The solution: Making your home a blank canvas will give it the best chance of selling quickly. Make “The Three Ds” your mantra, and get to work deep cleaning, decluttering, and depersonalizing the space. Take photos for your memory book if you must, but being able to set your home up for its next family is crucial to the selling process. Clean your home, consider professional staging, and let go of the past to make room for what comes next!

5. The place isn’t looking its best

As we’ve already mentioned, sprucing up curb appeal, tackling a deep interior clean, and staging your space can all help make a hard-to-sell home more desirable to buyers. In addition, if you find you aren’t lining up as many showings as you’d like to, take a good hard look at the photography in your listing.

“Your number one show is online,” says Adabashi, and this is the absolute truth: professional real estate photography is necessary.

Your home doesn’t have to look uninhabited, nor is Hollywood studio lighting in order. But cell phone photos of dim rooms with half-open blinds are likely to hurt the home’s listing, even if the competition in your area isn’t much to speak of.

The solution: Work with your Realtor® to invest in a professional photography package that includes indoor and outdoor areas. So much of your buyer traffic will be virtual: photos that let your home shine will drive initial interest and garner more clicks (which will translate to more showings and, ultimately, a sale).

6. Your agent isn’t cutting it

Though plenty of factors can make a house hard to sell, there’s also a chance there’s nothing wrong with the property itself. Be sure you are working with a real estate agent whose priority is to secure a sale quickly and at a competitive price.

Is it time to cut ties and find a new partner for your home sale? Keep an eye out for red flags that may signal your agent could be the problem with the sale.

  • An unresponsive agent or team who is slow to return calls, texts, or emails
  • An agent whose real estate business is their “side hustle,” — the sale of your home should be their main job and a primary professional concern
  • Lackluster marketing: your photography and listing verbal description fail to make the strengths of your property shine
  • Slow traffic: a lack of social media engagement, absence of a robust online listing, few open house events
  • Inexperience — you want a go-getter who is not only familiar with the market but also someone who knows how to move inventory in your area

The solution: If you notice any warning signs or sense it’s time to try a new direction, try our Agent Match Tool to connect with top agents in your area. This service is completely free to use — no catches, we promise! — and can help you find the right professional to help you close the deal.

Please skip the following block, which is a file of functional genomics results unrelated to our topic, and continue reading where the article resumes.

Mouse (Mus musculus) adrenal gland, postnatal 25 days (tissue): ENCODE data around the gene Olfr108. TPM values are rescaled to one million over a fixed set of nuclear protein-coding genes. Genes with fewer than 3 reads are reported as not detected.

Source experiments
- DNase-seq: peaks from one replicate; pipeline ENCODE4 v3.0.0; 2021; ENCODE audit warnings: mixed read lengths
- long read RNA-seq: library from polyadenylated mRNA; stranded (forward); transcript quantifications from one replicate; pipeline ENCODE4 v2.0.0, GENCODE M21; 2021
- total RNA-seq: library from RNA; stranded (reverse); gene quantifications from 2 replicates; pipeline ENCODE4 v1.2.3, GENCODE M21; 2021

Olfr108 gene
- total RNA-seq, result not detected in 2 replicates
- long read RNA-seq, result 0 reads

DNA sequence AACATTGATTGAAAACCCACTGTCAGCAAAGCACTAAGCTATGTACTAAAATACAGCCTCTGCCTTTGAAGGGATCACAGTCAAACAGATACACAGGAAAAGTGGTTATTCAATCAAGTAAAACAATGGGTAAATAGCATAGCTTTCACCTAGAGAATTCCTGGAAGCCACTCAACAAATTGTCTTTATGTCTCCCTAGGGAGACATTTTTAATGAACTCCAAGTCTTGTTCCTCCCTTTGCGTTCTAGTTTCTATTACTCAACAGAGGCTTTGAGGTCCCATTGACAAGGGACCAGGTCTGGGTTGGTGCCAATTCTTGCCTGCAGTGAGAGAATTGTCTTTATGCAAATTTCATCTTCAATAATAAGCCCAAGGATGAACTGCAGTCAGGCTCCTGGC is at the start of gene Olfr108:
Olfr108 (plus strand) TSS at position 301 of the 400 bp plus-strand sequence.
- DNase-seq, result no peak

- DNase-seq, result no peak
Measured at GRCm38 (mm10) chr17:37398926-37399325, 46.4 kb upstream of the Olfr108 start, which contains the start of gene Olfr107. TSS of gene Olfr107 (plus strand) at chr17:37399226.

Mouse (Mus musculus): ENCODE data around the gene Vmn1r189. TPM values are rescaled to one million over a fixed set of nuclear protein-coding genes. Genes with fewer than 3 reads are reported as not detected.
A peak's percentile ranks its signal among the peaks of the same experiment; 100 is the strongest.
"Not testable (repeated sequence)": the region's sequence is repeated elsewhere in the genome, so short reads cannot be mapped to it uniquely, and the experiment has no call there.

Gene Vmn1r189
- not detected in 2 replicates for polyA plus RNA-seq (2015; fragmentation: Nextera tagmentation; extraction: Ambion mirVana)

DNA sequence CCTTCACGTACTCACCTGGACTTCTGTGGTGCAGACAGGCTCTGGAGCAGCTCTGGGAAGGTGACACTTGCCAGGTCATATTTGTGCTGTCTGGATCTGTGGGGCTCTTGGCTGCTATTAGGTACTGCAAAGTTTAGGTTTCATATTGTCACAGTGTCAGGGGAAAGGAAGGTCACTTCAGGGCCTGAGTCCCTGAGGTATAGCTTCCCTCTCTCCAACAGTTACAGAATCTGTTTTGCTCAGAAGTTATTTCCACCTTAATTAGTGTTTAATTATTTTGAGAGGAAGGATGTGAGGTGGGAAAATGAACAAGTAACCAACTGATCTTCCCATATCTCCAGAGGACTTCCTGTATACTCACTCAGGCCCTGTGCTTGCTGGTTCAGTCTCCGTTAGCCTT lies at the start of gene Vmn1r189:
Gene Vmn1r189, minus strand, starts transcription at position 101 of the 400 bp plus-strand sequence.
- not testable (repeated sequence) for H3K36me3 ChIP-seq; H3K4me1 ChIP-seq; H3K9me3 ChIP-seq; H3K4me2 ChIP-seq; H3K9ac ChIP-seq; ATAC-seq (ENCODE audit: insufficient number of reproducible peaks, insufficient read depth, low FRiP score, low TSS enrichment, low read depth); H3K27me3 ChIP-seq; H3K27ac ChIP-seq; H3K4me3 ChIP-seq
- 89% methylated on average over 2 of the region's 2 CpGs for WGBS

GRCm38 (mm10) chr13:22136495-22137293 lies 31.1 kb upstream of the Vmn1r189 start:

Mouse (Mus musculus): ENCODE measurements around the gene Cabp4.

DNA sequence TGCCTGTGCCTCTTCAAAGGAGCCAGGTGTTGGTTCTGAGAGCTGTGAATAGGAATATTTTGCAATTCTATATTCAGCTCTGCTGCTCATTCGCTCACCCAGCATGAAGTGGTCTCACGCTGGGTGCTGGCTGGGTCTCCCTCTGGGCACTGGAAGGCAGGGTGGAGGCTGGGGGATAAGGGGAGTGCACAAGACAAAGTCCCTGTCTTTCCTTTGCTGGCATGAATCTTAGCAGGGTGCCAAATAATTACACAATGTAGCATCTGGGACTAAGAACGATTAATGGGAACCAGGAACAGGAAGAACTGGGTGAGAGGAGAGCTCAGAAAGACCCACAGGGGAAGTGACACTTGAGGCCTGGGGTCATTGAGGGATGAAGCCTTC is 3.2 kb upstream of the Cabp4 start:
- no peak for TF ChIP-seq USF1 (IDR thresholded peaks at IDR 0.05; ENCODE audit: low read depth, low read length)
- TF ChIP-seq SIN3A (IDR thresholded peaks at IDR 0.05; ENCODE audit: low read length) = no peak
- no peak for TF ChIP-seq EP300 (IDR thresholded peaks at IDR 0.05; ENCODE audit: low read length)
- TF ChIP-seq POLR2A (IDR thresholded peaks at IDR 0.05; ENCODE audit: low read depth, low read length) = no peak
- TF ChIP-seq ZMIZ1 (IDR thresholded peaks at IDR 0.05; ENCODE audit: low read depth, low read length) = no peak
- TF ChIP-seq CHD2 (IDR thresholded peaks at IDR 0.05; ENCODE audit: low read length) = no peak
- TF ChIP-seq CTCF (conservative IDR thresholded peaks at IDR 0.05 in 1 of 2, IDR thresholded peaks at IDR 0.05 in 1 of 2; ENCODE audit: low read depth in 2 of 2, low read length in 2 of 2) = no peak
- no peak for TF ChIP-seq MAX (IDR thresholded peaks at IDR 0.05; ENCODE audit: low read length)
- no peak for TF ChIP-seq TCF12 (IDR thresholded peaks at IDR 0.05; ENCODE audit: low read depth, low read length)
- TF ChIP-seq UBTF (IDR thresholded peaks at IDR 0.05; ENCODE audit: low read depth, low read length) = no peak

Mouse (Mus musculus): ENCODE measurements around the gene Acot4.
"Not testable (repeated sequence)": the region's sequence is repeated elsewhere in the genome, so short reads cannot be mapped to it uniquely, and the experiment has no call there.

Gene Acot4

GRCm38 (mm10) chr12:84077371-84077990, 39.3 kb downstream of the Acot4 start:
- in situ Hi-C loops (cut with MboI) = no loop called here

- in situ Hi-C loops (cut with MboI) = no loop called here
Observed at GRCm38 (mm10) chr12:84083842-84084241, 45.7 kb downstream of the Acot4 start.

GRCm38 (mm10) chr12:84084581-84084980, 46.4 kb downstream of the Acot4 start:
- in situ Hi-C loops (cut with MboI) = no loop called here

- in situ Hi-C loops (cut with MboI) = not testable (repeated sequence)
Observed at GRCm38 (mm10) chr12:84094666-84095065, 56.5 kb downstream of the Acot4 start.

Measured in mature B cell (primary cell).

A house in winter that might be hard to sell
Source: (Amber Kipp / Unsplash)

7. ‘Tis (not) the season

Lastly, listing your home at the right time of year can differentiate between a fast sale or a long listing time. While you have little control over buyer traffic during the slow months, be mindful of when you place your home on the market.

January is a notoriously tricky time to sell, perhaps due to a post-holiday doldrum or conflicts with busy school and work calendars. But, conversely, warmer months see an uptick in shopper traffic — and it can’t hurt if your pool is freshly open or your hydrangeas are in full bloom.

The solution: Don’t be discouraged if the winter months make your house seem particularly hard to sell. Discuss market trends in your area with your Realtor® to determine the best time of year to list. You can even explore our Best Time to Sell Calculator to line your sale up for success and identify the best possible month to list in your local market.

Plenty of things can make a house difficult to sell. Keep the following tips in mind to clear the path to close:

  • Don’t loiter. We know you’re proud of your place, but ultimately, you should leave the selling up to your support team. Let the home speak for itself. Take this as your cue to sip an iced tea on a patio across town and take a mini-vacation from the stress of selling.
  • There is such a thing as too much personalization. The chartreuse accent wall in your office may spark joy for you, but it may horrify prospective home buyers. Tone back any elements that may detract from your home’s best features. Remember, it’s not personal! This is simply about making the space a blank canvas for the next person.
  • Remember that buyers with mobility limitations may need different living configurations than what has worked for your family. Consider staging that ground-level bonus room as a first-floor bedroom to underscore accessibility. Repurpose spaces to demonstrate the flexibility of the house’s layout.

Be a solution-oriented seller

Every home has pros and cons. Even if your property has proven difficult to sell, there are likely efforts you can make to downplay any negatives and illuminate your house’s strengths. Your listing agent and their team have likely overcome similar challenging circumstances at some point in their career; rely on their experience to persevere.

A lengthy listing time can be discouraging, but with a motivated Realtor® and an intelligent strategy, you can work to play up your property’s strengths and close the sale together.

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Header Image Source: (Roger Starnes Sr / Unsplash)